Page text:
Jones addresses a crowd of pro-Trump protestors as they prepare to storm the grounds of the Capitol Building - Getty
Jones addresses a crowd of pro-Trump protestors as they prepare to storm the grounds of the Capitol Building - Getty

Although we see Jones calling for the crowds to avoid the Capitol itself, he was present at the march and a fervent advocate of the idea that the election had been stolen. Moyer builds a picture of a charismatic man and a gifted broadcaster, increasingly radicalised by his own rants, regardless of whether they are based in truth. Like Donald Trump, Jones can be very funny, as when wondering if the New World Order was taking DMT and communicating using clockwork elves, or tearing his shirt off live on air.

Aside from his reprehensible rantings about Sandy Hook, 9/11, the “stolen” Biden election, the Covid hoax and Hillary Clinton, Jones holds no shortage of other bizarre and baseless views. Yet from the film, you get the impression that there is a kind of demented kamikaze bravery to his relentless assault on received truths. Governments do lie. How many of the people who hate Jones believe the official version of the death of Jeffrey Epstein?

“You can say that because you’re an Englishman,” Moyer says. “I have to be extremely careful about how I describe him. The whole thing is fraught. But in some ways yes, he is very brave. But they wouldn’t call it bravery here. And a lot of people get outraged when you describe Alex with any kind of positive descriptor at all. They think that if you give Alex Jones just one inch of generosity about his character that society as we know it is going to implode. There are already pieces about the movie fact-checking it. I thought it was taken for granted that not everything that Alex says is a fact. It seems redundant to me.”

Neil Heslin, father of a six-year-old Sandy Hook shooting victim, becomes emotional during his testimony in the trial against Jones - Reuters
Neil Heslin, father of a six-year-old Sandy Hook shooting victim, becomes emotional during his testimony in the trial against Jones - Reuters

Jones cooperated with the production, granting new interviews and allowing Moyer’s crew to follow him around. “I had already resolved to make a film about him, it was just a question of whether he was going to be a part of it,” says Moyer. “I managed to convince people in his circle that I would make an honest piece of work about him. And I had wheedled my way onto InfoWars to promote my previous film, TFW NO GF. I showed that I wasn’t going to do him dirty, and he eventually agreed to it. He has turned down a lot of other filmmakers – he turned Werner Herzog down, according to one of his stories – so I was flattered and honoured that he took the leap.”

“It was a long process of establishing trust,” she says. “I now consider us to be friends, but I don’t feel like we became friends until after we completed the film, because there was always this question over what the outcome of the film was going to be.” He has seen the film a few times, she says. At the time of writing, Jones is battening down the hatches and preparing for more litigation over his Sandy Hook smears.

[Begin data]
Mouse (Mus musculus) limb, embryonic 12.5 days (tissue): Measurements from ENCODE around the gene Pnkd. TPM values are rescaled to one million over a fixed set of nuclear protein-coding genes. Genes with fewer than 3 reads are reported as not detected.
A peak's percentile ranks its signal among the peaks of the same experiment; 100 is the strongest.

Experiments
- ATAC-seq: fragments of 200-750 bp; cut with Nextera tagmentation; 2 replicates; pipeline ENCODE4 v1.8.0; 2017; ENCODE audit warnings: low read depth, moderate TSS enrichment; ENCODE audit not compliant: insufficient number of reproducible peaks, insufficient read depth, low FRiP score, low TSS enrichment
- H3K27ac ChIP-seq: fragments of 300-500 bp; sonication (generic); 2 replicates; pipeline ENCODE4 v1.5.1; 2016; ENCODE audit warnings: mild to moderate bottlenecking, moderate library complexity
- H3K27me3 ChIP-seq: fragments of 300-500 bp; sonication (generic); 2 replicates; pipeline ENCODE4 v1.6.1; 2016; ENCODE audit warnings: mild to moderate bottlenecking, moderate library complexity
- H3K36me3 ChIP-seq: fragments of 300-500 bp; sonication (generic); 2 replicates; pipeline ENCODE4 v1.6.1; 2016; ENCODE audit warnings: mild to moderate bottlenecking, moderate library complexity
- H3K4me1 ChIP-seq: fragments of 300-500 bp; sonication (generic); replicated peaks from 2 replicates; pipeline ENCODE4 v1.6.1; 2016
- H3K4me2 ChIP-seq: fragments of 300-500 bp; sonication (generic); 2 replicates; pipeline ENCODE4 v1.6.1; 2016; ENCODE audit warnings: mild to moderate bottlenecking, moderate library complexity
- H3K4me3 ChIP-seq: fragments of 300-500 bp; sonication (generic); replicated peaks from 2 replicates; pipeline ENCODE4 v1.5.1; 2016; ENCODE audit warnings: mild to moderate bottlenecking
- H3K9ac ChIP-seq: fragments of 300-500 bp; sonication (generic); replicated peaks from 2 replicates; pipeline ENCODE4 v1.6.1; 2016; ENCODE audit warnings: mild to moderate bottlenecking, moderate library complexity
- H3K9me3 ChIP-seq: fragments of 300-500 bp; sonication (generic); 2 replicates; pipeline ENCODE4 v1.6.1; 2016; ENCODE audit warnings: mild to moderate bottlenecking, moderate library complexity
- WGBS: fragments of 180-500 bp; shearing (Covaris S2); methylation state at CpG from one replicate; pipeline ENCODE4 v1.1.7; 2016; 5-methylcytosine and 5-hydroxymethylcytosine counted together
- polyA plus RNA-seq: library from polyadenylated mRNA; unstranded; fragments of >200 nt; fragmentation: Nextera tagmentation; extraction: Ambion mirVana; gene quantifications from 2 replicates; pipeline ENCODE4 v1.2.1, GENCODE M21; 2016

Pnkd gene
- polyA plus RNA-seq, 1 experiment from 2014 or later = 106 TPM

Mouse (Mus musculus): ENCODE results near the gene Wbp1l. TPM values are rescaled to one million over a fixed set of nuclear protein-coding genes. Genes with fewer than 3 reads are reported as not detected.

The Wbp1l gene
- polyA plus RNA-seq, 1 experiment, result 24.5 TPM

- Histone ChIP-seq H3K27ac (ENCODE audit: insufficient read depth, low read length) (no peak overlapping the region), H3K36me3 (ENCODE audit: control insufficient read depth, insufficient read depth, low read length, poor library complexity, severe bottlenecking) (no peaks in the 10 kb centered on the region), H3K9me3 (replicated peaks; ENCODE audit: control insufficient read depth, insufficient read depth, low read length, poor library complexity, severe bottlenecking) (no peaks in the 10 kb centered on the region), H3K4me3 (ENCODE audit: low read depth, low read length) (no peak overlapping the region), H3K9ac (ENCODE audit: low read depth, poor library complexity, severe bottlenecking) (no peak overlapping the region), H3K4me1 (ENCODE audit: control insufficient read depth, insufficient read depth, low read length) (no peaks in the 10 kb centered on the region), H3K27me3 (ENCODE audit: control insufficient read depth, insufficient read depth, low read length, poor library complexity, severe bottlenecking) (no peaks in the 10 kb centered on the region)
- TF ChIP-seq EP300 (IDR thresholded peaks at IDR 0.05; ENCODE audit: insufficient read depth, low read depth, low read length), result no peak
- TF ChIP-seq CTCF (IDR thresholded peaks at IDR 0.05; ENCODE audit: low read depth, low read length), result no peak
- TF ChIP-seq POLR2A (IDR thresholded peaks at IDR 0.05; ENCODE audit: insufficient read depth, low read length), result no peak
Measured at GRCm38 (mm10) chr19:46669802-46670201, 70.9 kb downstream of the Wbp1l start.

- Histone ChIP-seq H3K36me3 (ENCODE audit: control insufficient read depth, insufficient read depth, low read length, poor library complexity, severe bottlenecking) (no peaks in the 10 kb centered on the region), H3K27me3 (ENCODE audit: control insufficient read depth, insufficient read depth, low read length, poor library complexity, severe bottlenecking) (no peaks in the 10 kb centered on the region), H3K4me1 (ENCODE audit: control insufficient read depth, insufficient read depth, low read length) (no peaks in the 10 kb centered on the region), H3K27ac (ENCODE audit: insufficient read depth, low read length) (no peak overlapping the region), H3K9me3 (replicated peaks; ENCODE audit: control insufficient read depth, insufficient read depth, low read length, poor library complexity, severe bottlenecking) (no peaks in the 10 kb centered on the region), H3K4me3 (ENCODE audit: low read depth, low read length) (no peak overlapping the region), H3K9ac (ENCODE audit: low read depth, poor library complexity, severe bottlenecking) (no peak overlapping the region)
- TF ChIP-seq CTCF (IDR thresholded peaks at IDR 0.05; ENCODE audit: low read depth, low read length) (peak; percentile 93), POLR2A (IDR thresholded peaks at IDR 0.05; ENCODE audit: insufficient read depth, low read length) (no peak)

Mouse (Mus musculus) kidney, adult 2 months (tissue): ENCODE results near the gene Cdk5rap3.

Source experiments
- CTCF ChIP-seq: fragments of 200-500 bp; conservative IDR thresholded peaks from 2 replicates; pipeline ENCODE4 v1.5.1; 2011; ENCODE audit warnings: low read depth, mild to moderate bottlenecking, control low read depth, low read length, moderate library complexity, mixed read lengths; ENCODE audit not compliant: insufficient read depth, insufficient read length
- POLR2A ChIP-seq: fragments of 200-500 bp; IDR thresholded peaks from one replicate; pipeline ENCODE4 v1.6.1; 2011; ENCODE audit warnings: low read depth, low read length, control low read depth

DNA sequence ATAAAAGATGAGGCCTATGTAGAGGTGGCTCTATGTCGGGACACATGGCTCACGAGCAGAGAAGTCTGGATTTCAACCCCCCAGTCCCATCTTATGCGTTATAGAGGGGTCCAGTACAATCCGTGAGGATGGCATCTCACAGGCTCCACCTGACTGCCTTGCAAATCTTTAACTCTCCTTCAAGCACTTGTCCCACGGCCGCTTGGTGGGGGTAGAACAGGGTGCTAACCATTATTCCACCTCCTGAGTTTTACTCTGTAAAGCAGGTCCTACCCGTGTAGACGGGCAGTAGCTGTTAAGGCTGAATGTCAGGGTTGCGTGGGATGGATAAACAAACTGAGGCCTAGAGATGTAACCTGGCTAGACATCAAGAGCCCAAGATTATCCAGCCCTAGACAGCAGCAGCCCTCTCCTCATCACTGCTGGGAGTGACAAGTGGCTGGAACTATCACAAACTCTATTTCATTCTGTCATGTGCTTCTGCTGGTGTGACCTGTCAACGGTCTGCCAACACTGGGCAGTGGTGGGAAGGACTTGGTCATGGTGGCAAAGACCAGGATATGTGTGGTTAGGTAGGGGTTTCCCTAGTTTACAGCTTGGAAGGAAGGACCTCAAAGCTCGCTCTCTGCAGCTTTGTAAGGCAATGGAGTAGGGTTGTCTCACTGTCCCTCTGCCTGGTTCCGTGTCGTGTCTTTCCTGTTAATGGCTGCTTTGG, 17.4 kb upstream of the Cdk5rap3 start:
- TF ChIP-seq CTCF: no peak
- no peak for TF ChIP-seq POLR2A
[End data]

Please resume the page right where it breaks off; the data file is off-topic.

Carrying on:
“I’m sure there are things in it that make him uncomfortable, but he never tried to micromanage it,” she adds. “He’s always complaining he looks fat in it. He knows that this is good PR, even if he is just sort of falling on his sword in the film.”

This is not Moyer’s first dance with controversy. Two years ago the director, 38, released her debut feature film, TFW NO GF. The title is an internet-speak abbreviation of “That Feel When (You Have) No Girlfriend”. Rolling Stone called the documentary “deeply uncomfortable.” It focused on what the press likes to call “incels”, involuntary celibates, that cohort of young men in the West, especially in America, who feel overlooked by society. They spend a lot of time on the internet, where they feel more empowered than in real life. There is some overlap, at least, between that group and Jones’ fanbase. Critics said Moyer indulged a subculture that was often violent and misogynistic. A more generous reading of the film is that it presents a group of people often ignored by the mainstream media who represent an influential cohort in the culture.

Jones steps outside of the Travis County Courthouse in Austin, Texas - Reuters
Jones steps outside of the Travis County Courthouse in Austin, Texas - Reuters

“I’m just trying to broaden people’s horizons about what’s possible in making content,” she says. “[I want] to give audiences a little more credit, especially after we’ve been through all these insane situations and traumas. We can speak honestly about these issues and not be spoon fed our information by corporations.”

As for Jones, Moyer says that despite all the time she spent with him, she is hardly closer to understanding what makes this strange figure tick. “At the end of the day he’s just a human being,” she says. “It is hard to overstate the amount of pressure that’s on him [in America], and to what extent he has been vilified. On the flip side, and you don’t hear this in the legacy media, but he has a massive cult following, and is really loved by many people. When you go out with him in real life occasionally there will be hecklers and trolls, but there are also people giving him a thumbs up and a pat on the back.

“I think Jones would like a little bit of redemption, but he’s not expecting it,” she adds. “The controversy is energising to him. He doesn’t shy away from it. He’s willing to confront the accusations and the controversies head on. But there’s nobody he can pass the torch to after he goes. He’s a singular personality. I think he’s going to keep going until he drops dead.”

Alex's War is streaming now on Amazon Prime